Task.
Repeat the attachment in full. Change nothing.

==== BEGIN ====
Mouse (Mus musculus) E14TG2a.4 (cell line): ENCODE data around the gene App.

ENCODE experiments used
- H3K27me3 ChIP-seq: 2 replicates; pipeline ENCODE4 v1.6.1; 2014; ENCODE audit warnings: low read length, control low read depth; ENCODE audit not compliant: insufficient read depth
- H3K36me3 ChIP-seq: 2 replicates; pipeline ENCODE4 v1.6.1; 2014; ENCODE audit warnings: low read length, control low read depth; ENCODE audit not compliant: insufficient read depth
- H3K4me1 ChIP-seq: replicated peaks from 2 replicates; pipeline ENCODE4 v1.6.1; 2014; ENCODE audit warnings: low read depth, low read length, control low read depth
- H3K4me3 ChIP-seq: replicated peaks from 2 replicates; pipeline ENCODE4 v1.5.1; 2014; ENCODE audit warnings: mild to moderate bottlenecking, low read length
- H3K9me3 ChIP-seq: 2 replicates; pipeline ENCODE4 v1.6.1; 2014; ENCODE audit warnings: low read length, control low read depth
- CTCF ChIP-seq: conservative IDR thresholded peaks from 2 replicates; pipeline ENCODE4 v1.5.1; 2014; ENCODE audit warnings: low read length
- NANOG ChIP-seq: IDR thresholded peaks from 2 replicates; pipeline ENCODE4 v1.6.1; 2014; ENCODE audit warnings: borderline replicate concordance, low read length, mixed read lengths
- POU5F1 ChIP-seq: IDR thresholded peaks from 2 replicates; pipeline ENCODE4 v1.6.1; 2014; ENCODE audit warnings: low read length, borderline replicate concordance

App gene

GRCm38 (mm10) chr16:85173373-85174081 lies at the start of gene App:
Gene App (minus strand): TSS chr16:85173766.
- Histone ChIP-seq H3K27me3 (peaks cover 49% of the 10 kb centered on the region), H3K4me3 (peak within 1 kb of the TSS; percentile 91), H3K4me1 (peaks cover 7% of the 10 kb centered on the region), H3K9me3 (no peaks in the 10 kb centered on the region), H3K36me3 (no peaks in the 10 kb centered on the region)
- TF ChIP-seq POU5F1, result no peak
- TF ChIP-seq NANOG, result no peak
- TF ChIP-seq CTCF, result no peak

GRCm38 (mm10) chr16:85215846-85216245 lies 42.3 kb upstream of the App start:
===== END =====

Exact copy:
Mouse (Mus musculus) E14TG2a.4 (cell line): ENCODE data around the gene App.

ENCODE experiments used
- H3K27me3 ChIP-seq: 2 replicates; pipeline ENCODE4 v1.6.1; 2014; ENCODE audit warnings: low read length, control low read depth; ENCODE audit not compliant: insufficient read depth
- H3K36me3 ChIP-seq: 2 replicates; pipeline ENCODE4 v1.6.1; 2014; ENCODE audit warnings: low read length, control low read depth; ENCODE audit not compliant: insufficient read depth
- H3K4me1 ChIP-seq: replicated peaks from 2 replicates; pipeline ENCODE4 v1.6.1; 2014; ENCODE audit warnings: low read depth, low read length, control low read depth
- H3K4me3 ChIP-seq: replicated peaks from 2 replicates; pipeline ENCODE4 v1.5.1; 2014; ENCODE audit warnings: mild to moderate bottlenecking, low read length
- H3K9me3 ChIP-seq: 2 replicates; pipeline ENCODE4 v1.6.1; 2014; ENCODE audit warnings: low read length, control low read depth
- CTCF ChIP-seq: conservative IDR thresholded peaks from 2 replicates; pipeline ENCODE4 v1.5.1; 2014; ENCODE audit warnings: low read length
- NANOG ChIP-seq: IDR thresholded peaks from 2 replicates; pipeline ENCODE4 v1.6.1; 2014; ENCODE audit warnings: borderline replicate concordance, low read length, mixed read lengths
- POU5F1 ChIP-seq: IDR thresholded peaks from 2 replicates; pipeline ENCODE4 v1.6.1; 2014; ENCODE audit warnings: low read length, borderline replicate concordance

App gene

GRCm38 (mm10) chr16:85173373-85174081 lies at the start of gene App:
Gene App (minus strand): TSS chr16:85173766.
- Histone ChIP-seq H3K27me3 (peaks cover 49% of the 10 kb centered on the region), H3K4me3 (peak within 1 kb of the TSS; percentile 91), H3K4me1 (peaks cover 7% of the 10 kb centered on the region), H3K9me3 (no peaks in the 10 kb centered on the region), H3K36me3 (no peaks in the 10 kb centered on the region)
- TF ChIP-seq POU5F1, result no peak
- TF ChIP-seq NANOG, result no peak
- TF ChIP-seq CTCF, result no peak

GRCm38 (mm10) chr16:85215846-85216245 lies 42.3 kb upstream of the App start: